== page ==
What was your early reading life like, what did you read and what books left an impact on you?
Like most writers, I was a ravenous reader as a kid. I remember clearly my mother bringing me and my sister to the public library quite often, and nearly every time I exited with an armload of new books. I loved the Choose Your Own Adventure series and the Hardy Boys mysteries, among others. When I got a bit older, I picked up a copy of Prelude to Foundation by Isaac Asimov, and it kindled a lifelong love for science fiction and fantasy (which I documented in my 2013 chapbook, Embracing the Strange).
In my final year of high school, we read 1984 by George Orwell, and it blew something open in my brain. I was too young (or too uninformed) to understand most of the political arguments Orwell was making, but the love affair between Winston and Julia that is crushed utterly by the Party made a huge emotional impact. I had been assigned many “message” books throughout high school (To Kill a Mockingbird, The Scarlet Letter, etc.), but this was the first time I had been thoroughly rocked by a work of fiction and, despite the incredibly depressing subject matter, 1984 has remained my favourite book ever since.
How did you come to writing? Was there a pivotal moment when a light bulb went off? Or, was it a gradual process?
I always enjoyed making up stories from a young age; the earliest tale I can remember creating was called “The Pulsar NX is Missing!”, which was about ninjas stealing my mother’s car. It was always something fun to do, and I had enough of a facility with language that my writing was often coherent and descriptive.
But it was in 9th grade when I thought that this might be something to pursue. My English teacher assigned Shirley Jackson’s “The Lottery” but with the ending chopped off, so that we had to write it ourselves. I came up with the idea that a young boy wins the lottery, but instead of being stoned to death (like in the original story), he gains the power of invisibility and uses it to become a superhero. My teacher wrote some very glowing remarks about how imaginative it was, and she suggested that I might think about being a writer; as you can tell, I took her comments very much to heart.
Tell us about your latest work. What are its themes and techniques?
My latest work is a “greatest hits” fiction collection, called Most Excellent and Lamentable: Selected Stories, released by Epigram Books in October 2019. It draws largely from my three previous collections, and also includes an uncollected story as well as a novelette I wrote especially for the book.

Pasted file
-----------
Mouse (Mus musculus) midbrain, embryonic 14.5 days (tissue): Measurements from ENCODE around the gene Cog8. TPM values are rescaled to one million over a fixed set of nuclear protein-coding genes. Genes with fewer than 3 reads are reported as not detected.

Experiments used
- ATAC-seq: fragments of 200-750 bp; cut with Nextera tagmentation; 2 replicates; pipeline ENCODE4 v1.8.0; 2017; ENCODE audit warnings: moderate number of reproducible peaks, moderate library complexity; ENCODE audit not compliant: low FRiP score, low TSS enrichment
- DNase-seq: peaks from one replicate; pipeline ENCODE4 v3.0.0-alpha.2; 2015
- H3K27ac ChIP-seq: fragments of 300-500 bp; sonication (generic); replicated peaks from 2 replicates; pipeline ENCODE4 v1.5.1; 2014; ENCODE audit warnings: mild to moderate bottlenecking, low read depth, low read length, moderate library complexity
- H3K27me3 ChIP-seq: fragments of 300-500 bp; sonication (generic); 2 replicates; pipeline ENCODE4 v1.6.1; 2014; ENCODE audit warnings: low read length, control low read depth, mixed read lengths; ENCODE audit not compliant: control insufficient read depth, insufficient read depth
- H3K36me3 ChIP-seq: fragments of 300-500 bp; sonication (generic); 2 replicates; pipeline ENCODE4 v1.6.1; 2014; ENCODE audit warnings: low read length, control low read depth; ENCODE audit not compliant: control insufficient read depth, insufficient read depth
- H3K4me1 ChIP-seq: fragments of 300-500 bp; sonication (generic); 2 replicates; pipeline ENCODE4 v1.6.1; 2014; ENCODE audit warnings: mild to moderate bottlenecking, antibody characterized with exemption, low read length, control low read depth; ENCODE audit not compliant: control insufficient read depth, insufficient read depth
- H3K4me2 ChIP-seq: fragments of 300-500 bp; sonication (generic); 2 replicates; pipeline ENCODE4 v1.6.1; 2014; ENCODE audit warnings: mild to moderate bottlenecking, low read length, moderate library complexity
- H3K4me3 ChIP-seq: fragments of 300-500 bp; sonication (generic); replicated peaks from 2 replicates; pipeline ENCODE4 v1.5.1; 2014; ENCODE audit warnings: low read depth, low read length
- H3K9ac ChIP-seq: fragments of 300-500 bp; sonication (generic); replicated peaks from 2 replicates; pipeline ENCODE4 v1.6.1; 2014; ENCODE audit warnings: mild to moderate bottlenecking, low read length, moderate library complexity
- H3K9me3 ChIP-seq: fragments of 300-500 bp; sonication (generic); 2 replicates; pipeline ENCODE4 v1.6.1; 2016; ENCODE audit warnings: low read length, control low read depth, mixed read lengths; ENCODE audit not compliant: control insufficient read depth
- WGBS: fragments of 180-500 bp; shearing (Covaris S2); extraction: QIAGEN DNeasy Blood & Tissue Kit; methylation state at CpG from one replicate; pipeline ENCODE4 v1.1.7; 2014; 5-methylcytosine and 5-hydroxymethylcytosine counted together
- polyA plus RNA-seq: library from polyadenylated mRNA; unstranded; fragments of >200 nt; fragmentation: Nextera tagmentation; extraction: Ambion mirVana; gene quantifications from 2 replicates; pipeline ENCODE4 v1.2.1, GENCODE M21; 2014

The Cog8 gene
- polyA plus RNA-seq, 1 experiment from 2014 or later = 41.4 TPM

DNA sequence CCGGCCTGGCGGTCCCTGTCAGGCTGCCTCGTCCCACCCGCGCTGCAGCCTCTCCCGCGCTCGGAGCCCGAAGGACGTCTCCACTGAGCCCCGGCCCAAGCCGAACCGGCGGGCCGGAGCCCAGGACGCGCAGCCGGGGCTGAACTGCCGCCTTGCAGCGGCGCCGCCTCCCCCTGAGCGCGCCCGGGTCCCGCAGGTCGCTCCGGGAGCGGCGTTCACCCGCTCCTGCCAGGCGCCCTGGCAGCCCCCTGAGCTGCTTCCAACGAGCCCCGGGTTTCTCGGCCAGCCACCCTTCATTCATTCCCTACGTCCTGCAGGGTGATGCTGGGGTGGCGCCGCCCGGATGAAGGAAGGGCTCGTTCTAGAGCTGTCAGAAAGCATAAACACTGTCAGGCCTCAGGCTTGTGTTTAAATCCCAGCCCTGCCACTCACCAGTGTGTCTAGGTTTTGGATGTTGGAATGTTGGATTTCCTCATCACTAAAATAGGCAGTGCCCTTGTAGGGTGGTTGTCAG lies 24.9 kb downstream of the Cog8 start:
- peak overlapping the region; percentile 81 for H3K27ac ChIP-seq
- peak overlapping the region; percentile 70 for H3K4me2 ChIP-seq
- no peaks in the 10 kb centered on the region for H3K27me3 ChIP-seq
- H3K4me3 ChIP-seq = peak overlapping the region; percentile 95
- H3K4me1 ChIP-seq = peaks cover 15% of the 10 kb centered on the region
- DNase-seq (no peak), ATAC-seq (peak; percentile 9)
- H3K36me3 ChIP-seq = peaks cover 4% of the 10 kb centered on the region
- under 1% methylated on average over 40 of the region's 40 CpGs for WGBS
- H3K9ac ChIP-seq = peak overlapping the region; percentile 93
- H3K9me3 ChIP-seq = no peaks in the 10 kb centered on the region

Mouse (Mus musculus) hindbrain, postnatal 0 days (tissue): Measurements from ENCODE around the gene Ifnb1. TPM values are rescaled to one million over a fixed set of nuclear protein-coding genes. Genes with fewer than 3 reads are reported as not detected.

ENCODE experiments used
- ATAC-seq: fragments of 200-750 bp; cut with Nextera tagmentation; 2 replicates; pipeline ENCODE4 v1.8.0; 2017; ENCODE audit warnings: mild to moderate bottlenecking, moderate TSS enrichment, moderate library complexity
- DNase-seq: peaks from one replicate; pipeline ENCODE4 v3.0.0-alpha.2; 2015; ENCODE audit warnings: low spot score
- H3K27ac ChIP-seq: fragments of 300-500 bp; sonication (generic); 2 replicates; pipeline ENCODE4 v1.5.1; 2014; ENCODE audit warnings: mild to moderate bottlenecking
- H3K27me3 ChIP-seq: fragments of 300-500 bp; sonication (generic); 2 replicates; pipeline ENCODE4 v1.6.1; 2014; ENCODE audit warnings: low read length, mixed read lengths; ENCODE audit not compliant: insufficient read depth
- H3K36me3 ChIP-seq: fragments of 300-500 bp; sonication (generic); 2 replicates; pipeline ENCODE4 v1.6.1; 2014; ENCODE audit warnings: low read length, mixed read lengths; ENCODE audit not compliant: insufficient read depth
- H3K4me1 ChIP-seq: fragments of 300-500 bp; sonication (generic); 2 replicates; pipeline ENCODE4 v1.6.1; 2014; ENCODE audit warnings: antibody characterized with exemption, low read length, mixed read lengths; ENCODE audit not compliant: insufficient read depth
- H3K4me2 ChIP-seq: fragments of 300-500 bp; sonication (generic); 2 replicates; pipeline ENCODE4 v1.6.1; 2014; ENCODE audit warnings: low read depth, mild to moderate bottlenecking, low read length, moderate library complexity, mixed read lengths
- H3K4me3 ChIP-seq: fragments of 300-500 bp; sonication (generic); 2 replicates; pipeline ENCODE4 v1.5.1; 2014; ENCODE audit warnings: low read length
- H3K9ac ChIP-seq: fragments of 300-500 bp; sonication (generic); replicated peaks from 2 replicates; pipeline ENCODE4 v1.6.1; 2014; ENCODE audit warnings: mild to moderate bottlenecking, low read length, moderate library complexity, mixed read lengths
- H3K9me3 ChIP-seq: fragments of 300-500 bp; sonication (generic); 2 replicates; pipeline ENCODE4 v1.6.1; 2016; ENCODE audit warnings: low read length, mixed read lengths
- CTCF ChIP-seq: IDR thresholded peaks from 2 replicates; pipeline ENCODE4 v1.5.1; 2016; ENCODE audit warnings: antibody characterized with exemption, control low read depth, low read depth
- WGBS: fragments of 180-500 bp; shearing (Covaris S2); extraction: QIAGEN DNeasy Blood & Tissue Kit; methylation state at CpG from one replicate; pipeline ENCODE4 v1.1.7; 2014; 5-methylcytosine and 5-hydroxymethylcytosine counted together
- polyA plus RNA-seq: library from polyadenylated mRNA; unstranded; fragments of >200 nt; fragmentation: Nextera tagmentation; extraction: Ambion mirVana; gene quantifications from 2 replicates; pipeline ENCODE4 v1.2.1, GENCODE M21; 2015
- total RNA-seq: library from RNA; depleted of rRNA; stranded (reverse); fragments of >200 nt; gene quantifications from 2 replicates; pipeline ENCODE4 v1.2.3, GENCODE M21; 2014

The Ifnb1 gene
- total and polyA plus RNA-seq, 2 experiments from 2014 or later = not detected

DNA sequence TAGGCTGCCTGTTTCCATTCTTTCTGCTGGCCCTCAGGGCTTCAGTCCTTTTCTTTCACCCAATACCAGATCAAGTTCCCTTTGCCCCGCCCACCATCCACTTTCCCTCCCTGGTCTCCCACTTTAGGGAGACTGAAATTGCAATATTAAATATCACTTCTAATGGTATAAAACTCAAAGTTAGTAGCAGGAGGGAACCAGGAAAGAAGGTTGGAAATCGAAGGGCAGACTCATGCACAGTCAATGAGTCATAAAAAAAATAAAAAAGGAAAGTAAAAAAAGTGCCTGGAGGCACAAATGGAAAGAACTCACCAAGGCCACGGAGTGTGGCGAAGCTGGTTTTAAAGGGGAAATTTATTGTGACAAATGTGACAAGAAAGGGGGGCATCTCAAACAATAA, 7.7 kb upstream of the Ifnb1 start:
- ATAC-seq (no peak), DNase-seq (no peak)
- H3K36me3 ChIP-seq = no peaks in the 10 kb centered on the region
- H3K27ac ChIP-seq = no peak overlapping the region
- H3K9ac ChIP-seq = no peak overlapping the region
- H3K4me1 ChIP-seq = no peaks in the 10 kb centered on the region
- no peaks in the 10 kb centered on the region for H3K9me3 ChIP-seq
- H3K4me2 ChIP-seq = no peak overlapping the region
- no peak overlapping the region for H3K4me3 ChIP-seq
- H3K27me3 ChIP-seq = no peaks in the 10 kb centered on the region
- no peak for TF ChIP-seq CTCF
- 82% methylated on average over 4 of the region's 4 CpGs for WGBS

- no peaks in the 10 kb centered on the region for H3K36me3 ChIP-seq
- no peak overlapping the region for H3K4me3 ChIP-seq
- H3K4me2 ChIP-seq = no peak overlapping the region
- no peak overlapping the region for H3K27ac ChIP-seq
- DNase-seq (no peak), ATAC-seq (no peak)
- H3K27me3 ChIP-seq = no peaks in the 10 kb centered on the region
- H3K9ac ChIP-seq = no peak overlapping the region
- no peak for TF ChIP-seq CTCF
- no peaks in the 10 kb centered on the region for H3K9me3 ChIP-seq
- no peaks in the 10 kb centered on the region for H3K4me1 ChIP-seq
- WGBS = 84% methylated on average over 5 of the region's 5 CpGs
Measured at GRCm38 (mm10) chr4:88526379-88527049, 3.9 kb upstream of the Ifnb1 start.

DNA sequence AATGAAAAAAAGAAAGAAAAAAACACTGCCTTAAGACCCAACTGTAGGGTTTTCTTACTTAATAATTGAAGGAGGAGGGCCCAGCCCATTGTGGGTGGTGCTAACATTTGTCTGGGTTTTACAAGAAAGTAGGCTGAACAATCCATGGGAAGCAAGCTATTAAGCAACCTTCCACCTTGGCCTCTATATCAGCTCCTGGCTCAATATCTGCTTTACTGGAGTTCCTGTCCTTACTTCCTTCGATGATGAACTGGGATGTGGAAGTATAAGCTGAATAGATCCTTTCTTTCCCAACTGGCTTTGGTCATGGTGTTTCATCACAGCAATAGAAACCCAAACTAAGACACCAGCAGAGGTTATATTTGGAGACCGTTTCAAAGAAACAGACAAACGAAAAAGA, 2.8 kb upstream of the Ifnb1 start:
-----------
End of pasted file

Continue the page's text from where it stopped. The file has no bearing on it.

As for themes, I’ll turn to my good friend Dean Francis Alfar, who contributed the book’s introduction: “In Lundberg’s narratives, endings are transformations, a change from one state to another: from ignorance to knowledge, from pain to understanding, from confusion to bliss. […] It is love that happens afterwards. Love continues. Identity continues. Remembrance continues. The story continues for it never truly ends, with each ending offering a new beginning, or a continuation, after profound changes. It is this insight, this narrative truth, that creates impact—that hope is never truly lost, and what is now is only for now.”
Where does your work fit in contemporary Singaporean literature? Here, I am wondering about the work of peers that you like, and the broader ecosystem in which you write?
If I may be so bold, I believe that my work has been a catalyst (though certainly not the only one) for the current explosion of speculative fiction within Singapore. My first collection Red Dot Irreal, my anthology Fish Eats Lion and my literary journal LONTAR were all put together with the express purpose of showing Singaporeans that it is okay to write non-realist fiction, and that there is a market for it. This act of indirectly giving permission opened the floodgates, especially for younger writers, and we are now seeing a renaissance of imaginative writing. And my current work continues this activity of wedging those gates wide open for many years to come.
The broader ecosystem is more applicable to my day job, as the fiction editor at Epigram Books. Many of the books I’ve acquired and edited, both through the Epigram Books Fiction Prize and our regular submissions process, are indicative of the plurality of voices that I want to continue to see in Singaporean literature (in terms of both race and gender), as well as the openness to both realist and speculative fiction.
And, finally, can you explain your future literary plans? Is there anything specific readers should know about?
My first novel (and 25th book), A Fickle and Restless Weapon, will be published in June 2020, and I am particularly excited that it is finally seeing the light of day. It takes place 25 years before my novella, Diary of One Who Disappeared, and answers many questions brought up in that earlier work. It’s a polyphonic narrative, seen through the eyes of three protagonists, and examines life in a surveillance state (which is more and more apposite for many of us around the world), as well as what happens when an act of terror ruptures all the illusions of control.
But before that, I will be a featured author at the Singapore Writers Festival and George Town Literary Festival, both happening in November of this year. I’ll be participating in a number of panel discussions and book launches, and it’ll be a great way to connect with readers and fellow book lovers. So much of being a writer is extraordinarily lonely, so I always relish these festivals to reacquaint myself with the wider community, and draw inspiration and energy that will later fuel my art.